Welcome to Capital Futures

Maintained by Robert Hockett

Featuring

Public Finance for Perpetual
Public Progress

Welcome to Capital Futures, a Site dedicated to Financially Engineering Ever More Just and Remunerative, Labor-Owned Modes of Production and Distribution in the Spirit of Hamilton, Hilferding, Lincoln, List, Luxemburg, Marx, Perkins and Wicksell, Among Other Heroes of Human Emancipation.

Projects

Publications Catalogue

Columns, OpEds, Occasional Journalism

I'm no Marx or Keynes, but like them I do try to accompany most of my scholarly, policy advocacy, and legislative work with more accessible journalistic companion pieces. Here are some of my regular columns for Forbes, The Hill, FT, and Huffington Post, along with other occasional journalism.

Image: Ben Franklin at his printing press, 18th century Philadelphia

The Green New Deal

The Green New Deal initiative begun in 2018 marked the beginning of a return to ambitious public-private coordination in the cause of rebuilding the American economy along more just, productive, and sustainable lines. Hockett worked with Rep. Ocasio-Cortez and her team from the start on the GND Resolution introduced to Congress in early 2019, then on the initiative's finance plan as well as much follow-up legislation found in the 'Legislation' Module of this site.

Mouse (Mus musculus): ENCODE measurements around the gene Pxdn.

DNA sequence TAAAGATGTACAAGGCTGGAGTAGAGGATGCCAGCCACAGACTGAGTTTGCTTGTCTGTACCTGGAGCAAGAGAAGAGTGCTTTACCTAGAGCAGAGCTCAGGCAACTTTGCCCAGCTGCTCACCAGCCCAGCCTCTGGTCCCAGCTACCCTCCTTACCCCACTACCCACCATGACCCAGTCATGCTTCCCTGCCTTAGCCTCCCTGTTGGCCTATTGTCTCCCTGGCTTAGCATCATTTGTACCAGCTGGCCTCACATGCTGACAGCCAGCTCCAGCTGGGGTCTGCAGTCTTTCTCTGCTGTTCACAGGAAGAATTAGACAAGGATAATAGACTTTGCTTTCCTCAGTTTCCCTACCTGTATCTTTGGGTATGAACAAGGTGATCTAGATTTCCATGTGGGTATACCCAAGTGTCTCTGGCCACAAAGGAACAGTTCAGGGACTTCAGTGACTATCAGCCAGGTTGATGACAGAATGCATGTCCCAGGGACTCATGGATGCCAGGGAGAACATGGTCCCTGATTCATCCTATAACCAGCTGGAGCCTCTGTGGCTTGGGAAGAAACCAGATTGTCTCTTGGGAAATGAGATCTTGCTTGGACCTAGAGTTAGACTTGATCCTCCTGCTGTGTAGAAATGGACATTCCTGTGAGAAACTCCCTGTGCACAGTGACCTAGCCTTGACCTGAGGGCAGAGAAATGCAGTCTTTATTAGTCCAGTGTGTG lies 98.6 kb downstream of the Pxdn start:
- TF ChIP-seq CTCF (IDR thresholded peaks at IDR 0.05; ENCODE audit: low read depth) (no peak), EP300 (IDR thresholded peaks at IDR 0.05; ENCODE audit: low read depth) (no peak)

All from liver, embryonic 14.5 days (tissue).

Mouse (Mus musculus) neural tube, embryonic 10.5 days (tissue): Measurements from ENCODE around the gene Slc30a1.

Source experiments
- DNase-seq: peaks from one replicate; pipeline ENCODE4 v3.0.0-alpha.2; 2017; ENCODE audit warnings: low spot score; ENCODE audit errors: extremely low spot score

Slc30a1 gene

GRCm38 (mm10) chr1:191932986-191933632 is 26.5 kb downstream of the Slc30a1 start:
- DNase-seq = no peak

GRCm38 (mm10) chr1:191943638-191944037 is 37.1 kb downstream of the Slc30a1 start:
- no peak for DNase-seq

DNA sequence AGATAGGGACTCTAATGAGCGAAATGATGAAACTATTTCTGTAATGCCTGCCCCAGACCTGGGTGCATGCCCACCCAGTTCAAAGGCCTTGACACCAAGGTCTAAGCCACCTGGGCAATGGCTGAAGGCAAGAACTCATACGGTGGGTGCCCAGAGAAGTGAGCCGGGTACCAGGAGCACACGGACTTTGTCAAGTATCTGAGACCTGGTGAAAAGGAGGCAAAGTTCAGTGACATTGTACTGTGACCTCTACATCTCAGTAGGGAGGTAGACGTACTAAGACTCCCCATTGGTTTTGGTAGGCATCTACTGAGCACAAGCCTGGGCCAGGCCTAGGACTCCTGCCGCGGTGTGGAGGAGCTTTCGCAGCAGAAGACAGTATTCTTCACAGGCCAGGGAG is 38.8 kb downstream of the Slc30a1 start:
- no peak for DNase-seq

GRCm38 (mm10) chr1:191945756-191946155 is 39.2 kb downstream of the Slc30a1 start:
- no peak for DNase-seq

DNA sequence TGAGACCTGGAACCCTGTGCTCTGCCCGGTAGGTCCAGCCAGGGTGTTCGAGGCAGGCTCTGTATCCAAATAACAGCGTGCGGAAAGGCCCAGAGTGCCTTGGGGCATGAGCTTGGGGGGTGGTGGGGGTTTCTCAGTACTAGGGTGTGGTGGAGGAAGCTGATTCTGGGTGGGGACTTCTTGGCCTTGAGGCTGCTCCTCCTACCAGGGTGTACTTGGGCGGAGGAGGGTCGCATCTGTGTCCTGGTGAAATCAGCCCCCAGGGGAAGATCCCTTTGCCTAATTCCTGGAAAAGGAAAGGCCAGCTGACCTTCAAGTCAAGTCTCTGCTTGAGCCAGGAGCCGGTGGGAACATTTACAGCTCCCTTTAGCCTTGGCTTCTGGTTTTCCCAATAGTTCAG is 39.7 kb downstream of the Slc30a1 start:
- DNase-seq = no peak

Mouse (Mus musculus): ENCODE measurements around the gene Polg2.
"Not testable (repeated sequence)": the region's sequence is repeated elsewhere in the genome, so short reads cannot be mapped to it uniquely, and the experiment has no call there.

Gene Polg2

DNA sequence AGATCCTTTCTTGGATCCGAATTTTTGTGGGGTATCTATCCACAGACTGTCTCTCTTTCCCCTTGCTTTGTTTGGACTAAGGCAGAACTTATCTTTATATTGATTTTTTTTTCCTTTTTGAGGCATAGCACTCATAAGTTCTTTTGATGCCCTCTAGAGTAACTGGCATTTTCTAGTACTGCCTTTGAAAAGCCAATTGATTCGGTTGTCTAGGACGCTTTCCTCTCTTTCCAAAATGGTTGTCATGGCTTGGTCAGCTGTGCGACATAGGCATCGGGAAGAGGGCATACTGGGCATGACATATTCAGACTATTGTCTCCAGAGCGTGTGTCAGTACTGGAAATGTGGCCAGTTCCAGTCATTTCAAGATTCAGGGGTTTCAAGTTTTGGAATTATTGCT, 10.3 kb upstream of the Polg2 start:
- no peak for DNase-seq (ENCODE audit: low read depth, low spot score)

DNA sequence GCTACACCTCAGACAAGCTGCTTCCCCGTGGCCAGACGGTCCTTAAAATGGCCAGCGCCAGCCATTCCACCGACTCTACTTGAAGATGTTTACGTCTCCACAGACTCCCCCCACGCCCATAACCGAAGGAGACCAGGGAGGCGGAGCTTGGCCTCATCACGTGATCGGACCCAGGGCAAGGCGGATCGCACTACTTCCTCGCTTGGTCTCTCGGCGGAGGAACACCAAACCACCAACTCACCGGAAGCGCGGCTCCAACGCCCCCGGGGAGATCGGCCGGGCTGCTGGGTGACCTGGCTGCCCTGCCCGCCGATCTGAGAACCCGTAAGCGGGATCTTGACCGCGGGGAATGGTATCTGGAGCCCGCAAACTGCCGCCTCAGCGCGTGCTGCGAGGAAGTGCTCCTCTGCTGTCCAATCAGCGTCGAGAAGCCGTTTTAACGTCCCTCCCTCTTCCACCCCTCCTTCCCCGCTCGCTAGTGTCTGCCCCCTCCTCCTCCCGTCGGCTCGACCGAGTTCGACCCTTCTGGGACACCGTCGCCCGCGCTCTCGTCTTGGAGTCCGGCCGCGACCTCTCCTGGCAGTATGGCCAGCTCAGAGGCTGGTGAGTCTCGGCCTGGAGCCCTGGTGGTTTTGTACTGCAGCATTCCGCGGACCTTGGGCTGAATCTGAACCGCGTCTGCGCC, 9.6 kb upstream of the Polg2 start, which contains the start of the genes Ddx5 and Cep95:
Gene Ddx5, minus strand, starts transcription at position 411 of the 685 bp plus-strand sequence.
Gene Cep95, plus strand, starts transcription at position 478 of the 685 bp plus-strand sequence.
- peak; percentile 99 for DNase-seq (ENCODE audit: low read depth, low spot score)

Image: Cover Art for Hockett's 'Financing the Green New Deal: A Plan of Action and Renewal
inspiration

Posthumous Mentors

Frances Perkins
Frances Perkins
1880-1965

Frances Perkins was a labor-rights advocate who served as the 4th United States Secretary of Labor from 1933 to 1945, the longest to serve in that position. Architect of at least half of the New Deal, which she first developed as then-Governor Roosevelt's State Industrial Commissioner of New York, Perkins was the first woman ever to serve in a presidential cabinet, later teaching at Cornell ILR. I later lived in her old rooms as a Faculty Fellow of Telluride House behind Cornell Law School.

Michael Dummett
Michael Dummett
1925-2011

This one's a bit personal too. It was Michael who led me to nonstandard logics during my early grad school days. And while I ultimately swore-off intuitionist logics in favor of dialetheist logics where 'ultimate' questions are concerned, I still find the former most useful for many normative-modeling purposes. Most influential of all, however, was Michael's moral and intellectual passion. The intensity with which he worked and prayed (at our shared church - St. Aloysius) are ever atop my mind.

View All Posthumous Mentors

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